OGDEN — For the second time, a judge has declined a request to release from jail the 16-year-old suspect in a Roy High School bombing plot.
But 2nd District Juvenile Judge Janice Frost on Friday did grant a request for furloughs with Joshua Kyler Hoggan’s parents so the teen can continue mental health counseling.
After Friday’s brief hearing, officials declined to comment on the exact status of Hoggan’s medications or treatment.
Hoggan appeared via a video feed from the Weber Valley Juvenile Correctional Center in Roy, where he has been incarcerated since his Jan. 25 arrest.
He and co-defendant Dallin Todd Morgan, 18, are each charged with possession of a weapon of mass destruction.
Morgan was arraigned Wednesday in adult court and remains free on $20,000 bail with a status conference set for Feb. 23.
Frost set a Wednesday status conference for Hoggan. At that time, Hoggan will likely appear in person and a certification hearing could be scheduled, said state courts spokeswoman Nancy Volmer.
Prosecutors this week filed a motion with Frost to certify Hoggan to stand trial as an adult. If they persuade the judge to move Hoggan’s trial to 2nd District Court, he, like Morgan, could face a prison term of five years to life.
Hoggan also had a detention hearing Jan. 27, two days after his arrest, say Roy police. At that time, his release was also denied.
If Hoggan’s case remains in juvenile court, he could be held only until his 21st birthday, which would be the goal of his defense team, said Jack Helgesen, of the two-county law firm of Helgesen, Waterfall & Jones.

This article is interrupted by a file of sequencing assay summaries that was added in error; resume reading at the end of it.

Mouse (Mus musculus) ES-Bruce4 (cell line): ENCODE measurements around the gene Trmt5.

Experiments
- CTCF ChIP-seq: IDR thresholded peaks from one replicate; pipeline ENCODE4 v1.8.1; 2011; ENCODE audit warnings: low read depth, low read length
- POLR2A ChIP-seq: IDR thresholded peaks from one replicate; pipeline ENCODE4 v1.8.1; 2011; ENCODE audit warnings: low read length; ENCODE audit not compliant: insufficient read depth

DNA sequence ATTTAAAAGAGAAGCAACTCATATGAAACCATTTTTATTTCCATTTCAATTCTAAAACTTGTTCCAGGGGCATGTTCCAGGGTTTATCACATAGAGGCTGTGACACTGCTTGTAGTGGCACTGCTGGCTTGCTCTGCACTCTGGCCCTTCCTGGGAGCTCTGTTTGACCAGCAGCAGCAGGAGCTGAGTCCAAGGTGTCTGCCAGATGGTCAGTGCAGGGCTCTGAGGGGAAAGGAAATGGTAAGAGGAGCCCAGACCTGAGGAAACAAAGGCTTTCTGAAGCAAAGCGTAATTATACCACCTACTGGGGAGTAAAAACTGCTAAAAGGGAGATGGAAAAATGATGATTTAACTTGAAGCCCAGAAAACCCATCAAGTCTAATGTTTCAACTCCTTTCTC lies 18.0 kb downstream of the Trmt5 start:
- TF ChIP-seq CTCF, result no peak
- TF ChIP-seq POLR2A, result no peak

The Clearfield-based firm has been retained by the family, with Ogden partner Scott Nickle appearing at Friday’s hearing.
Helgesen wouldn’t comment in detail on Hoggan’s mental state beyond saying, “He’s got some issues.”
Morgan and Hoggan were arrested after police and school authorities uncovered what they say was a plot to set off a bomb during a school assembly, steal an airplane and fly out of the country.
Authorities were tipped off by several Roy High students who said they received troubling text messages from Hoggan.
In brief details released by Volmer on the certification motion filed Tuesday, Deputy Weber County Attorney Letitia Toombs argues that Hoggan should be tried as an adult because the potential offenses were directed at the entire student body and staff at Roy High and had been planned since September.
Toombs did not return phone calls, and her boss, County Attorney Dee Smith, declined to comment.
Police say Hoggan and Morgan made extensive preparations for the crime, including using computer flight-simulator games to learn to pilot a plane.
In December, Hoggan booked a flight to Colorado, where he interviewed the principal of Columbine High School in Littleton, a trip the principal confirmed with Roy police.
Columbine was the scene of a 1999 shooting rampage by two students who killed 12 students and one teacher before committing suicide.
Roy police say Hoggan seemed fascinated with the Columbine shootings while mocking the shooters as less intelligent than himself.
Back at Roy High School on Friday, Hoggan’s classmates attended the annual Mr. Royal competition. The lead-up event for an upcoming dance was the first assembly since the arrests.
“I saw some of my (younger) friends post on Facebook that they were scared to go to school today,” said James McIntyre, who attends the adult night school.
Zach Norr, a junior, said he was nervous at the prospect of attending and didn’t.
Friends Kadden Holly and Tim Stewart, both sophomores, debated whether to go. If students felt too uncomfortable attending the assembly, they could call their parents to sign them out of school early, Stewart said.
Even though students had the choice to opt out, the event was still packed, said sophomore Beth Bowman.
Ultimately, Holly and Stewart went.
“It was kind of sketchy at first, but cool once it started,” Holly said.
Teachers were everywhere and staff kept an eye out. “They made it feel comfortable,” Holly said.
At the end of the day, “it was just an assembly, like the others,” said junior Jake Bills.
Standard-Examiner reporter Michael McFall contributed to this article.